“Internal polling” claims it has “better methodology”.

An email on behalf of London Mayor candidate Shaun Bailey cites “internal polling”. This email also makes claims about public opinion polling.

In short

  • A campaign email claims “a majority of voters” believe their candidate will do a better job as Mayor.
  • The campaign neglected to share information, like question wording, about the polling methods.
  • The email asserted public polling “looked different” in the 2008 London mayoral election. This is likely to be misleading. Survey research suggested a close contest, with consistent differences between companies.

Hello (from the inside)

An email from the campaign director for Shaun Bailey asserts:

I was looking through our latest internal polling. And I thought you’d want to see this. …

Public Health England: “This data should be interpreted with caution”.

Claims on social media and elsewhere say there were no excess deaths in England in December. This seems to be misunderstanding Public Health England all-cause mortality surveillance report.

In short

  • Public Health England all-cause mortality surveillance report shows deaths by when people died.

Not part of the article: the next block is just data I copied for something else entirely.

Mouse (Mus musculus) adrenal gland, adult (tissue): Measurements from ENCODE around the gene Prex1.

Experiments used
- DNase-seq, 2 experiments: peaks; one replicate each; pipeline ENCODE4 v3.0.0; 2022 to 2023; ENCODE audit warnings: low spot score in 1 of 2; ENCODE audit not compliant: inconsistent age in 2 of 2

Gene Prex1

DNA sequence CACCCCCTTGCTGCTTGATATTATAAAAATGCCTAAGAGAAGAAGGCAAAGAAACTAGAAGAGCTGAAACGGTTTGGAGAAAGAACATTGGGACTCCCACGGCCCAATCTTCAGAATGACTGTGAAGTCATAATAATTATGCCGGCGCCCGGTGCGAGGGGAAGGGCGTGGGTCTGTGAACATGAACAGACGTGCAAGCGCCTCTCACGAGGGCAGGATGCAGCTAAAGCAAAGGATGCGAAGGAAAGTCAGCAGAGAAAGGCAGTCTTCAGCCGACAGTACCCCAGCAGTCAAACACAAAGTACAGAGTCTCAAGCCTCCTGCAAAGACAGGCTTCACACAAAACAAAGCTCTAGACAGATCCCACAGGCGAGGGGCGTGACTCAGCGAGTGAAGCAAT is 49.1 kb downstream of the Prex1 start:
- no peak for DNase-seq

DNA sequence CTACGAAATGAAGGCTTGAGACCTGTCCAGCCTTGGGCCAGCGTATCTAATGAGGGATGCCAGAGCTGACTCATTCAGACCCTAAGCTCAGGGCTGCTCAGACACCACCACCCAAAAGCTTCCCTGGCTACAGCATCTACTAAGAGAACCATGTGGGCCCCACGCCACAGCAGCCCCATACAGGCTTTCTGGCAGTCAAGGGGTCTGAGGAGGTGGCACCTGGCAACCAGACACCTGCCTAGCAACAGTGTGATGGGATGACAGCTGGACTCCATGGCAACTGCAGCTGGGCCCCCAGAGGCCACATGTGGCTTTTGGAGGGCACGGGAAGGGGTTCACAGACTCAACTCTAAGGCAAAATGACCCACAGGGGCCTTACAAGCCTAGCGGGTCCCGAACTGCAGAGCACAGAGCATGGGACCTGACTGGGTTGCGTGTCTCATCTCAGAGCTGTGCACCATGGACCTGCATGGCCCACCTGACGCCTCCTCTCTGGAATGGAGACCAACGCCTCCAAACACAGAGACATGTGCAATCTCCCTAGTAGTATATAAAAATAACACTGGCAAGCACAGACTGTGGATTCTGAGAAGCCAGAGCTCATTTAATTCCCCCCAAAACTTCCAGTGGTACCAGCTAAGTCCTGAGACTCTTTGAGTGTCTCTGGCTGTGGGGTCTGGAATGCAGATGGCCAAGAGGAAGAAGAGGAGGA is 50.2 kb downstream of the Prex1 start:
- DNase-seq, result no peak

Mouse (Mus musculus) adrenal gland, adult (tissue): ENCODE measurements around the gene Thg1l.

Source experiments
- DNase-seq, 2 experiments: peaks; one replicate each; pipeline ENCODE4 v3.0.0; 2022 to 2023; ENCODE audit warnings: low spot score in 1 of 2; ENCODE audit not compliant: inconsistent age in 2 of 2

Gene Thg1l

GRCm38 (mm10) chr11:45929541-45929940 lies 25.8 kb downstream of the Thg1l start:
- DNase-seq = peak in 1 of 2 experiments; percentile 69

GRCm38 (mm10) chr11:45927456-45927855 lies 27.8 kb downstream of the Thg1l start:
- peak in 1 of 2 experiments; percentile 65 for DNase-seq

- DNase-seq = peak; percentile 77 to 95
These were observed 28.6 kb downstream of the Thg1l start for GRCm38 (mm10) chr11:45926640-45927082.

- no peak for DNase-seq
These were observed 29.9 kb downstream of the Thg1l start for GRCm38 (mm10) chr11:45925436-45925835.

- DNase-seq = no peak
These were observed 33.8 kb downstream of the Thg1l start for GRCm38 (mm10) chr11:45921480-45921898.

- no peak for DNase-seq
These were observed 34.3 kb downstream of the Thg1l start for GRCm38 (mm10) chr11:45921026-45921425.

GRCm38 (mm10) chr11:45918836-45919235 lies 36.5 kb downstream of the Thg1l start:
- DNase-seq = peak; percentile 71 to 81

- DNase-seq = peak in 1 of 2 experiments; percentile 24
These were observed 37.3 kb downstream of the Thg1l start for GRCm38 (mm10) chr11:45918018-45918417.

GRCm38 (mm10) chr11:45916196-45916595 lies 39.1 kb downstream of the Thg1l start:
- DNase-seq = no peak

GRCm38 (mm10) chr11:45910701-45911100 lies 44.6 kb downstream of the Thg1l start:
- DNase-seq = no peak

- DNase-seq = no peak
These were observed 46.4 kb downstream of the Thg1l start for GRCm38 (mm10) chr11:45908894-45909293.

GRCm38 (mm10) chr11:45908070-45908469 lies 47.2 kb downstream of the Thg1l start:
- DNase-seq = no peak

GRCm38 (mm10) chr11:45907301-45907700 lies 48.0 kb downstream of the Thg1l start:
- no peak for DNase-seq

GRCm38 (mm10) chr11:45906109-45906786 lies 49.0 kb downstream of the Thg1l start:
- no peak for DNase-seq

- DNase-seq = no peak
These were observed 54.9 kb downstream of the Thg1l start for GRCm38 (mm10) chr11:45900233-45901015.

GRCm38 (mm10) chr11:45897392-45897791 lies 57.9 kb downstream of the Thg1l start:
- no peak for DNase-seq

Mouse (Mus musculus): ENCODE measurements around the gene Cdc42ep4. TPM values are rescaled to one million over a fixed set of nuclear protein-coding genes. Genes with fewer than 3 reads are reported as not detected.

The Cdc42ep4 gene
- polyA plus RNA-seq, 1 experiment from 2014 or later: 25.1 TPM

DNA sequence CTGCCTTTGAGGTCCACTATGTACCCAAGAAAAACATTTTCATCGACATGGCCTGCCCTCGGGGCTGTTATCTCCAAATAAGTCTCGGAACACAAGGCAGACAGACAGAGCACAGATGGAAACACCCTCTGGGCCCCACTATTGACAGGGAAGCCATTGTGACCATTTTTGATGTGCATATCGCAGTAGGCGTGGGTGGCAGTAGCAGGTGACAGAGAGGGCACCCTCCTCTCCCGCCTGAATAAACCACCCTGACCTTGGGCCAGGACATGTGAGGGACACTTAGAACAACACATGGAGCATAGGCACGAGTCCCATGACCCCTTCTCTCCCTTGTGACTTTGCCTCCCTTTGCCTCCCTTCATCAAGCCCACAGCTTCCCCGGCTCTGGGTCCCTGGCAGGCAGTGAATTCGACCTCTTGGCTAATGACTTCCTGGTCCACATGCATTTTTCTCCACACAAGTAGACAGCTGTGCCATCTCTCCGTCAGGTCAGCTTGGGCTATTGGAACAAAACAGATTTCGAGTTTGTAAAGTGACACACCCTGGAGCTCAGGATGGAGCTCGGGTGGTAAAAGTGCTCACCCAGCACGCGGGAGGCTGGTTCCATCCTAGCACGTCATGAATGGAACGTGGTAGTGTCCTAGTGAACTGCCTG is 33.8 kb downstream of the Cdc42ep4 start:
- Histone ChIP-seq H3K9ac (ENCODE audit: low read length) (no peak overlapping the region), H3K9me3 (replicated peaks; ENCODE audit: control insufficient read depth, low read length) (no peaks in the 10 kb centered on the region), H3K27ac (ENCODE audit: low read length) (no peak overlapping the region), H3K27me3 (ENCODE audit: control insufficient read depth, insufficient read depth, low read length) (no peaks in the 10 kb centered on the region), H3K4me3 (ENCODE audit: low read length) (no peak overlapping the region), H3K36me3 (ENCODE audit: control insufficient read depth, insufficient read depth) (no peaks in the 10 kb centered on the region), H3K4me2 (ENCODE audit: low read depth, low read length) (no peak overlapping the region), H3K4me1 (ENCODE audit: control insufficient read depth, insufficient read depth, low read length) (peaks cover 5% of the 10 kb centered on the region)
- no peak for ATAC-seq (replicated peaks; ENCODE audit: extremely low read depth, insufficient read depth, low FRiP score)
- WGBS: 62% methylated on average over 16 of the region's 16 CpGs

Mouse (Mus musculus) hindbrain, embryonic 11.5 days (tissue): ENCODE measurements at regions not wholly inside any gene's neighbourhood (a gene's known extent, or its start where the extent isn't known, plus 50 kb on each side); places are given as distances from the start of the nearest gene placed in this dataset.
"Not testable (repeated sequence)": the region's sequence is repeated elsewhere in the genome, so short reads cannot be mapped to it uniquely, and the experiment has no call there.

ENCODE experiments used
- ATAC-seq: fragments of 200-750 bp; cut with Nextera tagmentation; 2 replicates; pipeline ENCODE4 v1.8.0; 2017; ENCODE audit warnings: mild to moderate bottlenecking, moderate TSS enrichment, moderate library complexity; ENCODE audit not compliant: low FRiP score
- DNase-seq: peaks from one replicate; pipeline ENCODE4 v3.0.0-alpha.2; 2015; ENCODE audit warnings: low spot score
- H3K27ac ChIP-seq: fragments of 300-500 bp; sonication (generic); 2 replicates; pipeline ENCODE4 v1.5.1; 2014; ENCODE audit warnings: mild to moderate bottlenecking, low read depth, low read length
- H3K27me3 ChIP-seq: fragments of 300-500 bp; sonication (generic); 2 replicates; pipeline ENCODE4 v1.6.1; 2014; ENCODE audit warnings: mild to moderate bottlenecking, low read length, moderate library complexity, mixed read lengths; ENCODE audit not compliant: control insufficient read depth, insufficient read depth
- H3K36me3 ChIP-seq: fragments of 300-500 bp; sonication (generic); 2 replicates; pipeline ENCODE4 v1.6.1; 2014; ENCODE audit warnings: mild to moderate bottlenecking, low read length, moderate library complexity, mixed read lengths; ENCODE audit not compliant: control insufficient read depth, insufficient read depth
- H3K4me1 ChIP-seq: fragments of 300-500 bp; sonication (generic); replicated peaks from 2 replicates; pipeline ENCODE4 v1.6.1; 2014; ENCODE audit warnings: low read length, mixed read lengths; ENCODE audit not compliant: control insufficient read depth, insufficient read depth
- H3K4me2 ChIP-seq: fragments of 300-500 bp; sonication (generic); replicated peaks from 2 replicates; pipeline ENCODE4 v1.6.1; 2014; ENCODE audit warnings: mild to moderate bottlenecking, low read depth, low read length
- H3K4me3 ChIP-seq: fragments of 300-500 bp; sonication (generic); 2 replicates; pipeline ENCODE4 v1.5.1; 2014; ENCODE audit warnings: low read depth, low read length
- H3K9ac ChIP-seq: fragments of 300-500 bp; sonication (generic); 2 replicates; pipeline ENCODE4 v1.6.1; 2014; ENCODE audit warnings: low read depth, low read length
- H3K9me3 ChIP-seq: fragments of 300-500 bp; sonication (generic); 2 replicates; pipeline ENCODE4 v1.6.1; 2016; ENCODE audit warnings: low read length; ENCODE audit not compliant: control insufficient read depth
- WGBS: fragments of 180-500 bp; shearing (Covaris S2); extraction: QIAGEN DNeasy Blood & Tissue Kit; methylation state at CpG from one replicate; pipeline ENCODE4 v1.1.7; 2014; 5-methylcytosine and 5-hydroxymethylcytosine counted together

• The model seeks to account for reporting delays. The figures are subject to revision.
  • After revisions, the report shows excess deaths throughout December. The Office for National Statistics records excess deaths with a different calculation method.

Models and revisions

Some assert that there are no excess deaths in England in recent weeks.

For example, Laura Dodsworth (The Critic) wrote:

The two most recent Public Health England All-Cause Mortality Surveillance reports (31 December and 7 January) show no statistically significant excess all-cause mortality. Looking at excess deaths on a graph over previous years, this winter looks fairly typical. …

The Guardian reports the UK reaching 100,000 COVID-19 deaths.

The Guardian newspaper reports the headline:

UK coronavirus deaths pass 100,000 after 1,564 reported in one day

Neither Public Health England nor the Office for National Statistics report this total. It is a blend of two distinct measures. We should expect UK deaths involving COVID-19 to exceed 100,000 in the future.

Distinct measures

Public Health England (PHE) run the main UK COVID-19 dashboard. This daily report shows two measures of deaths:

Deaths within 28 days of positive test

In England, Scotland and Northern Ireland: deaths from any cause within 28 days of a positive test. In Wales: this is a count of deaths with a positive test for SARS-CoV-2 in Welsh hospitals or care homes. …

What NHS England statistics tell us about COVID-19 patients.

There are queries about NHS England hospitals during this pandemic.

This article aims aim to answer those questions.

Questions and answers

Here are some questions about NHS hospital statistics.

Where can I find statistics about hospitals in England?